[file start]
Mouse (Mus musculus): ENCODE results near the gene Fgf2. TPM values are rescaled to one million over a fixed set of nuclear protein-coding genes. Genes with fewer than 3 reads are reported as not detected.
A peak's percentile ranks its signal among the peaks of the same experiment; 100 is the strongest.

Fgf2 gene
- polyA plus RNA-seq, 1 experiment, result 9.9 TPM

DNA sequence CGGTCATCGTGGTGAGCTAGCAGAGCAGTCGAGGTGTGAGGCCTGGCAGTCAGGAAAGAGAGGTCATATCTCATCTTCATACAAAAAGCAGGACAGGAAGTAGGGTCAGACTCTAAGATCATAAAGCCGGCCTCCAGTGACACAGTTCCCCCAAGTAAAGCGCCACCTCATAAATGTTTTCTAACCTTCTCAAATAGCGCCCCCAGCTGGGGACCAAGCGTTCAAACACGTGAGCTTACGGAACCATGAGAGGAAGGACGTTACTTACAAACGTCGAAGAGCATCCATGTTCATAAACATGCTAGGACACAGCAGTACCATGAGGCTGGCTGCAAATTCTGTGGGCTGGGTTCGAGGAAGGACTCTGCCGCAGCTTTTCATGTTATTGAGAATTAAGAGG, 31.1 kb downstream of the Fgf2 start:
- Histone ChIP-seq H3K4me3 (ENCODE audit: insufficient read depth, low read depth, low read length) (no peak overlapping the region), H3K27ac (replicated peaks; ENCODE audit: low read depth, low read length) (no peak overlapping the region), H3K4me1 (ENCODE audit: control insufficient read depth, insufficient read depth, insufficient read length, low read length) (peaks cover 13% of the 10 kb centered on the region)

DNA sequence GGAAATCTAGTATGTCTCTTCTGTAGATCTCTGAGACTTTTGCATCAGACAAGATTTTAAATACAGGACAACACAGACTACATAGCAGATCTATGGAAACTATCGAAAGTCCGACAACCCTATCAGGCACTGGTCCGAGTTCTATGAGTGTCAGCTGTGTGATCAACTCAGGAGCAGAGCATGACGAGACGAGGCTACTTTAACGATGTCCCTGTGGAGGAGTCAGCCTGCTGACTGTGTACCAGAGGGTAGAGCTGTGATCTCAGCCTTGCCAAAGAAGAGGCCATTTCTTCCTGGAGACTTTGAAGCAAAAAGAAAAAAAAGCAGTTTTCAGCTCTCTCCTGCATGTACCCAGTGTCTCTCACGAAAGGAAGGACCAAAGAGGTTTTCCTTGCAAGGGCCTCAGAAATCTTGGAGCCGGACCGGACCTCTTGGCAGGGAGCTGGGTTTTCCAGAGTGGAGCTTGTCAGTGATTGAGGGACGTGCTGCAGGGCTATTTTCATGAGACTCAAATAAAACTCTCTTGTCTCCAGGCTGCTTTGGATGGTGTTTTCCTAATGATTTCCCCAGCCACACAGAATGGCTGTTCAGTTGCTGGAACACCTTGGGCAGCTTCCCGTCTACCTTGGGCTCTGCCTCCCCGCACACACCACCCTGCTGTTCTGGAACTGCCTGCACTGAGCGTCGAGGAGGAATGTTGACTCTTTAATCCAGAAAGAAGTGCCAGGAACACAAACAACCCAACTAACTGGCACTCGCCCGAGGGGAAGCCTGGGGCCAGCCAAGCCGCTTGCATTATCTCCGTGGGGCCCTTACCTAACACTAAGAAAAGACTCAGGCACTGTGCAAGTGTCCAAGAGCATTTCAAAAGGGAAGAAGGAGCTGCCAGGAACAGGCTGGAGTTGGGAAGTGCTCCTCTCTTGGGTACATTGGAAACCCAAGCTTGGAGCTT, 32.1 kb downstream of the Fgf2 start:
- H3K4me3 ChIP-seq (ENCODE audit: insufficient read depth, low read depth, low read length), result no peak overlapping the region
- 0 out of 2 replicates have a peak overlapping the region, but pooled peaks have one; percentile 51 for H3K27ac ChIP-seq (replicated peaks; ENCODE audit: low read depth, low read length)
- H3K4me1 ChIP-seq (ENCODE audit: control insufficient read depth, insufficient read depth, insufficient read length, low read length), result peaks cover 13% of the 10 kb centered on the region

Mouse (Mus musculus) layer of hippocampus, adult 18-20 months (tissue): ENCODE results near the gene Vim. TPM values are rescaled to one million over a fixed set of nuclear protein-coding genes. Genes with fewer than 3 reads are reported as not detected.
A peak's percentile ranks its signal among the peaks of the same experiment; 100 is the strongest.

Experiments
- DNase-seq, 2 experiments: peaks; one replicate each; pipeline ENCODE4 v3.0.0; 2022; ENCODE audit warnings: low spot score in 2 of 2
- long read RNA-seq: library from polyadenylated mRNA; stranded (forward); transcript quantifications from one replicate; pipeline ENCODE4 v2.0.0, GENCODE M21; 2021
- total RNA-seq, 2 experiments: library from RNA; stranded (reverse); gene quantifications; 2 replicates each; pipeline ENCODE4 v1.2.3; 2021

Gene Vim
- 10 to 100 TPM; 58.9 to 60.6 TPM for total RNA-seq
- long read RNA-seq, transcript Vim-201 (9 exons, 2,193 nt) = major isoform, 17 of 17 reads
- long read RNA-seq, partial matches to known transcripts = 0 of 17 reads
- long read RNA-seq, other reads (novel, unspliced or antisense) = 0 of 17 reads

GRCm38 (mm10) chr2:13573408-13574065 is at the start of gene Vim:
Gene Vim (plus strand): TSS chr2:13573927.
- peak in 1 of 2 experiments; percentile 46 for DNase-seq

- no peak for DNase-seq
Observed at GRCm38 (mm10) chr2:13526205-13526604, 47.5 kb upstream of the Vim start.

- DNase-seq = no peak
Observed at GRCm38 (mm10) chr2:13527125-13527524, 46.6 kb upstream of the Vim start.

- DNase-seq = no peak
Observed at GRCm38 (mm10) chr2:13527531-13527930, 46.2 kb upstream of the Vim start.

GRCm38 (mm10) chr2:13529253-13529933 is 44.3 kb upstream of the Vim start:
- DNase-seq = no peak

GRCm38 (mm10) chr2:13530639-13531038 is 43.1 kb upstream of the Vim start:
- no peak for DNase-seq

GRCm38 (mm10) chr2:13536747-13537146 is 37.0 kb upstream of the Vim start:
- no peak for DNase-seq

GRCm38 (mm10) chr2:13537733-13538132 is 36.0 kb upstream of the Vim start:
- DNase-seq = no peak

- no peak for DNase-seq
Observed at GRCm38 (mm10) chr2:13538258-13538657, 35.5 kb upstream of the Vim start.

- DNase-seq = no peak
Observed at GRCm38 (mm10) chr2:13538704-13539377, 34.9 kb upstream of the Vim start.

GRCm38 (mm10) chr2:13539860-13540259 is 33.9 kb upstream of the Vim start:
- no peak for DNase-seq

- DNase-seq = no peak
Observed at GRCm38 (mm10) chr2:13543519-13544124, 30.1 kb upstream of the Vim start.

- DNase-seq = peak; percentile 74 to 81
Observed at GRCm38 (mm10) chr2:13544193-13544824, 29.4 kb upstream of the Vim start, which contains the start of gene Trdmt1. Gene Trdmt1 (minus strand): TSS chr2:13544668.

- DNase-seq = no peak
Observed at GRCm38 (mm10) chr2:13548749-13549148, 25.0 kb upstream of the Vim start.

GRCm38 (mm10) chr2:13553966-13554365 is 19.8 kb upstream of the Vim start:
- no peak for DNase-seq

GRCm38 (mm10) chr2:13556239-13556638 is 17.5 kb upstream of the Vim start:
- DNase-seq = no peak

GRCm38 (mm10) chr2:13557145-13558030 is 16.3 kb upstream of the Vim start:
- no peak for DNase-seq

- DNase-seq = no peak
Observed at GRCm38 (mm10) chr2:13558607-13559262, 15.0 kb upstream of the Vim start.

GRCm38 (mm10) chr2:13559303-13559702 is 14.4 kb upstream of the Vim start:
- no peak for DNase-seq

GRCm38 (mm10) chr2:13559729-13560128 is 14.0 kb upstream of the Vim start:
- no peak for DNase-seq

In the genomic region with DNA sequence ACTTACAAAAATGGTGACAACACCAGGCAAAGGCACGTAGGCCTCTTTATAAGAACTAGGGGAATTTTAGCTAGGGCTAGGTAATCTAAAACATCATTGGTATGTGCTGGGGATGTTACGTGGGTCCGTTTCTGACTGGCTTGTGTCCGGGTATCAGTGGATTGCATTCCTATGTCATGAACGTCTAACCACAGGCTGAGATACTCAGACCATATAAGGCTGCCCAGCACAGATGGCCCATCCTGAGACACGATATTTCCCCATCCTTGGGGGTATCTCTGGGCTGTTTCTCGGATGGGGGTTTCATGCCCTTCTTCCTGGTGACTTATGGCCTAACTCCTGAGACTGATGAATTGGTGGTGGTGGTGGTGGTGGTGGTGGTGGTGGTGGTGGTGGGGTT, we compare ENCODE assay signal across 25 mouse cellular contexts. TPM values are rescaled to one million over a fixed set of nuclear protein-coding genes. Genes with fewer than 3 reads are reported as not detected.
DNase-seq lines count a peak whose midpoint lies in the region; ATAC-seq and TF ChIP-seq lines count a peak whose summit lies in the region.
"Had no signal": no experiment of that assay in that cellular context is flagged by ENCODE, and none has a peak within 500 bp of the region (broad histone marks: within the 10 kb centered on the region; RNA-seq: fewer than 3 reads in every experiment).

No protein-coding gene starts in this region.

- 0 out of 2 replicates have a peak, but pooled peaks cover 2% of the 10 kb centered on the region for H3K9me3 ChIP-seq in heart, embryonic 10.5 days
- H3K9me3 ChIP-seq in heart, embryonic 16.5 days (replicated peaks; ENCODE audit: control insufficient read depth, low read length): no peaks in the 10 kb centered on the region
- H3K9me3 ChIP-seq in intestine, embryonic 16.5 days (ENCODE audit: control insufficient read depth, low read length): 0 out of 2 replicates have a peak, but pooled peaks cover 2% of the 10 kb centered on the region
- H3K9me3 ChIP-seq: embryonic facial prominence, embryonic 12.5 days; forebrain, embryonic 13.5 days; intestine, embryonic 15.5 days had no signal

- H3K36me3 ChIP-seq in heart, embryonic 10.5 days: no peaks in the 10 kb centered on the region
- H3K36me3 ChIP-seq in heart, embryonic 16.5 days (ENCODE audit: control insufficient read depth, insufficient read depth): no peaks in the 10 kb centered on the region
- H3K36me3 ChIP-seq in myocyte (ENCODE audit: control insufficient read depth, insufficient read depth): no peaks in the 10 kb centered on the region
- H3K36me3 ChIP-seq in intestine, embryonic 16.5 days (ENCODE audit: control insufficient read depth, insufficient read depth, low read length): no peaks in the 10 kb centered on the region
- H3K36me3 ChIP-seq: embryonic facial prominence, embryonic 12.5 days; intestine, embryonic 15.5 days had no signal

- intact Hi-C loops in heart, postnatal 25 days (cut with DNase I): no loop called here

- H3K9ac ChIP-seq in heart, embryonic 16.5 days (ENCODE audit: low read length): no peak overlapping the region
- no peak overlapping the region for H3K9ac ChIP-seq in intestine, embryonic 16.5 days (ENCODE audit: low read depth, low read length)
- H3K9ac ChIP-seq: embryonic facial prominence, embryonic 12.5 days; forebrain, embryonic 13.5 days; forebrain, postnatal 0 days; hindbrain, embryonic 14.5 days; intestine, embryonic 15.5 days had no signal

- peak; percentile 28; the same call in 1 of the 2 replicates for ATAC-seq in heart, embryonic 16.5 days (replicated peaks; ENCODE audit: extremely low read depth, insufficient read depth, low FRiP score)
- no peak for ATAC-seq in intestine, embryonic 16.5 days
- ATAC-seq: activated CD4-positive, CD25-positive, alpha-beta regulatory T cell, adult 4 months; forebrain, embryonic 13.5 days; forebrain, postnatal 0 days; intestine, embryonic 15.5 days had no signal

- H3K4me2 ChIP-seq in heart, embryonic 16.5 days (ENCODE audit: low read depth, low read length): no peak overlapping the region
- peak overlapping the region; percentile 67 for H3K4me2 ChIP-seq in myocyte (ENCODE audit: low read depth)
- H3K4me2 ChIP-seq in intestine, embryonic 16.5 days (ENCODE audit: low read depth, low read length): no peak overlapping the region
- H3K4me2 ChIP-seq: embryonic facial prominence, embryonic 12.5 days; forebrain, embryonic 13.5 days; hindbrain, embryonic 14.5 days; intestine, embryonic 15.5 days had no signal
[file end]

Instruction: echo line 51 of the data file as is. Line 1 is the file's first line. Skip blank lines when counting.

GRCm38 (mm10) chr2:13553966-13554365 is 19.8 kb upstream of the Vim start: